Experimental

A suitable crystal was covered with oil (Infineum V8512, formerly known as Paratone N), mounted on top of a glass fibre and immediately transferred to the diffractometer. The final model was checked for higher symmetry with help of the program PLATON (Spek, 2009).

Refinement

All hydrogen atoms were located by difference Fourier synthesis and refined with fixed individual displacement parameters [U(H) = 1.5Ueq(O)] at an O-H distance of 0.87 Å.

Figures

Fig. 1.
H-bonded network in the solid-state of the title compound. Displacement ellipsoids are drawn at a 50 % level, H-atoms are represented as capped sticks.

Crystal data

2NH4+·HPO42F(000) = 560
Mr = 132.06Dx = 1.578 Mg m3
Monoclinic, P21/cMo Kα radiation, λ = 0.7107 Å
Hall symbol: -P 2ybcCell parameters from 11185 reflections
a = 11.2868 (3) Åθ = 2.7–37.6°
b = 15.3466 (4) ŵ = 0.42 mm1
c = 6.41894 (19) ÅT = 183 K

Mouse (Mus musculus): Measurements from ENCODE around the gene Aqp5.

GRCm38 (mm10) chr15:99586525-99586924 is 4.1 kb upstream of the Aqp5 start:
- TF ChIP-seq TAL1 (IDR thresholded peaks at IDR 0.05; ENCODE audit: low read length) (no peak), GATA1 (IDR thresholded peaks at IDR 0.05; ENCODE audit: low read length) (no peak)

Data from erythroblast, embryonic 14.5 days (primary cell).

β = 90.795 (3)°Needle, colourless
V = 1111.74 (5) Å30.44 × 0.17 × 0.11 mm
Z = 8

Data collection

Oxford Xcalibur Ruby CCD diffractometer5384 independent reflections
Radiation source: Enhance (Mo) X-ray Source4400 reflections with I > 2σ(I)
graphiteRint = 0.033
Detector resolution: 10.4498 pixels mm-1θmax = 36.3°, θmin = 2.7°
ω oscillation scanh = −18→18
Absorption correction: multi-scan CrysAlis PRO (Oxford Diffraction, 2009)k = −25→25
Tmin = 0.891, Tmax = 0.955l = −9→10
22537 measured reflections

Refinement

Refinement on F2Primary atom site location: structure-invariant direct methods
Least-squares matrix: fullSecondary atom site location: difference Fourier map
R[F2 > 2σ(F2)] = 0.048Hydrogen site location: inferred from neighbouring sites
wR(F2) = 0.158H atoms treated by a mixture of independent and constrained refinement
S = 1.21w = 1/[σ2(Fo2) + (0.0508P)2 + 1.9491P] where P = (Fo2 + 2Fc2)/3
5384 reflections(Δ/σ)max < 0.001
181 parametersΔρmax = 0.82 e Å3
16 restraintsΔρmin = −0.68 e Å3

Special details